Characterizing Super-Earths and Mini-Neptunes
In the frontier field of exoplanets, super-Earths are the newest class. There is much to be learned about these objects because they do not exist in the solar system. The composition of these planets reflects their initial chemical inventory and early formation processes, such as giant impact collisions and atmospheric evaporation. While inferring the composition of super-Earths and mini-Neptunes is a difficult endeavor given the degenerate character of the problem, it illuminates formation processes in a new parameter space. I will present results on the composition of the transiting low-mass planets and its connection to early formation processes. Interestingly, the subset of super-Earths that are solid (either terrestrial or ocean/icy-like) may have evolved habitable conditions. The thermal evolution of a solid planet is intimately connected to its interior dynamics, which is determined by the behavior of fluid and heat transport under high pressures and temperatures. I will discuss the newest results on the interior dynamics and thermal evolution of rocky super-Earths. This work will help in our search for habitable planets.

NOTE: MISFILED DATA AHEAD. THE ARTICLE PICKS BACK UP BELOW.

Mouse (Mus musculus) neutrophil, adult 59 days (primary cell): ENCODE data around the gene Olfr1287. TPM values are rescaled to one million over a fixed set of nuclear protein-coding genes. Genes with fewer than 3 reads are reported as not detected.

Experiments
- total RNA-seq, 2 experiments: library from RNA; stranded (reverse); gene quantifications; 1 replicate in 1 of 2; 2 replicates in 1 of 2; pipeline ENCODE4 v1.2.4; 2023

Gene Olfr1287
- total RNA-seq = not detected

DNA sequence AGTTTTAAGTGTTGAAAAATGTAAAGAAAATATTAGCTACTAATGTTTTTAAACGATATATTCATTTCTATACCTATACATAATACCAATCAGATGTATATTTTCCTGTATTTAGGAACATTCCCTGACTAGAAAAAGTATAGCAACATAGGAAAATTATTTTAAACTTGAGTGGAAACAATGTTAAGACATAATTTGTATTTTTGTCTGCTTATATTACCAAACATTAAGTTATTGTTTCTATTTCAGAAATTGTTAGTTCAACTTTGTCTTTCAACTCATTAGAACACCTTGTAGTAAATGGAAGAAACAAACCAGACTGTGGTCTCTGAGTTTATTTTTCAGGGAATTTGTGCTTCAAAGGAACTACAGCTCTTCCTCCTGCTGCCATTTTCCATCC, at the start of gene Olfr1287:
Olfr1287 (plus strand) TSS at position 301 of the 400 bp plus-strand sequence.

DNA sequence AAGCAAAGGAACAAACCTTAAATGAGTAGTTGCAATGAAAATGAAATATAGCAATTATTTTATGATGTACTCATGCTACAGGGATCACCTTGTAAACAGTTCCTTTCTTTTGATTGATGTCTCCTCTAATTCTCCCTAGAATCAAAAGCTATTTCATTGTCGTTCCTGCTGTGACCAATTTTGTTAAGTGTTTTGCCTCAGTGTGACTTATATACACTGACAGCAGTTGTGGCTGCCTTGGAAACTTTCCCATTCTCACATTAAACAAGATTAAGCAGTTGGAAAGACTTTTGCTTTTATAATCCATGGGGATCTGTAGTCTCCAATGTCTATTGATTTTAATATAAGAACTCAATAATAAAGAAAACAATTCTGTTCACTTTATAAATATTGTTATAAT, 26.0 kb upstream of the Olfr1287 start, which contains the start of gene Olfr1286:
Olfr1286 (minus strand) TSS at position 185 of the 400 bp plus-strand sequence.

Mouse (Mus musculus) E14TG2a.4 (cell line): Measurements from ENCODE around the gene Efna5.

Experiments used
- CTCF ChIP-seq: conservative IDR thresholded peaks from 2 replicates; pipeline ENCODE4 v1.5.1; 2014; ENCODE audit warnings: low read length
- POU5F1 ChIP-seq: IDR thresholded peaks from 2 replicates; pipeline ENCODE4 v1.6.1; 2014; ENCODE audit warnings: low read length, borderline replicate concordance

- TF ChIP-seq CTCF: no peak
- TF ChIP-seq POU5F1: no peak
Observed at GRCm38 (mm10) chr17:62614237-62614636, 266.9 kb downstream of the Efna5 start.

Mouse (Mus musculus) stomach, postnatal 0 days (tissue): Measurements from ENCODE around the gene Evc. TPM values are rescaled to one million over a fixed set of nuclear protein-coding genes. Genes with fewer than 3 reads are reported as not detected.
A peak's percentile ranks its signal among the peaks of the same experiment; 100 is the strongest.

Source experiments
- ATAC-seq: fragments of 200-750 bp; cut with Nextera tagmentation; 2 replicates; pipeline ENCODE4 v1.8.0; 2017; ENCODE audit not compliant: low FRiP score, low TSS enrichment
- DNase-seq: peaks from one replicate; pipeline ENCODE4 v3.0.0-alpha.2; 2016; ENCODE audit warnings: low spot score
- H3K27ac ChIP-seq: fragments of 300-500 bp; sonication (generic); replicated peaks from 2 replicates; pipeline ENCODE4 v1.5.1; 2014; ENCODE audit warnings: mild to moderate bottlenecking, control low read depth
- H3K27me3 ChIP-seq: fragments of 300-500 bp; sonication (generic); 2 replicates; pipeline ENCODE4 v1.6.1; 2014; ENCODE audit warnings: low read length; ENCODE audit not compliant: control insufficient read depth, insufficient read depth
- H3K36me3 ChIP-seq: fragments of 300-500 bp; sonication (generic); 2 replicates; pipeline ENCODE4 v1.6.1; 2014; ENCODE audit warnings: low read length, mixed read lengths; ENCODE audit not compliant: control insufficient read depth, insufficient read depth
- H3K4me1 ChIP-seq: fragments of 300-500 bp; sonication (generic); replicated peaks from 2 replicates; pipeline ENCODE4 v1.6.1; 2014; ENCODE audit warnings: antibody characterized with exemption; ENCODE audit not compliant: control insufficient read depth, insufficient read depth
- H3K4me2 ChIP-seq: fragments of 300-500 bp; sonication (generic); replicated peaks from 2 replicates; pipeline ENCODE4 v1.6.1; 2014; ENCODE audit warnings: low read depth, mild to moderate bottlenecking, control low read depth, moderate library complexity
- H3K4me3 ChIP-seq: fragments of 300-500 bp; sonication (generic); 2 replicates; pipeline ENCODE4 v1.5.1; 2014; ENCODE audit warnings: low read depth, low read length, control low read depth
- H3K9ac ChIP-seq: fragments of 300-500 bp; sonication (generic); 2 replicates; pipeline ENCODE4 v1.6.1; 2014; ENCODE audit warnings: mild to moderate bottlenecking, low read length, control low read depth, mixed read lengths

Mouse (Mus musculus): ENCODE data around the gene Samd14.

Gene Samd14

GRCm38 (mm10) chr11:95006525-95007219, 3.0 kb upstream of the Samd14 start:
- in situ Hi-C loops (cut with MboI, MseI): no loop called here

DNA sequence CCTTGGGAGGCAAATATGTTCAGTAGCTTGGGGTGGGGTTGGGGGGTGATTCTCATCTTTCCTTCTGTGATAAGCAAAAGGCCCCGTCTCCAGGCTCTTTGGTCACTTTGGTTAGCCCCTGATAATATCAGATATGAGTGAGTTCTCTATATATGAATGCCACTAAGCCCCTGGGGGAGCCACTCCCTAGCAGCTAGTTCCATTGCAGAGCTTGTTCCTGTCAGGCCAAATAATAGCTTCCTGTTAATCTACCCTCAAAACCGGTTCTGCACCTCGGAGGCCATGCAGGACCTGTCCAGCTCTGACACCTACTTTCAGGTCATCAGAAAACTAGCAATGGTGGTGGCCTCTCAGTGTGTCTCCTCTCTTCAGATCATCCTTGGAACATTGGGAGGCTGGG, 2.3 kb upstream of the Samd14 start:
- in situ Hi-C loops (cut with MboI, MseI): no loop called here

Date: Tuesday, 24 January 2012 Time: 16:00 Where: McGill University Ernest Rutherford Physics Building, Board Room (room 105) Contact: Robert Rutledge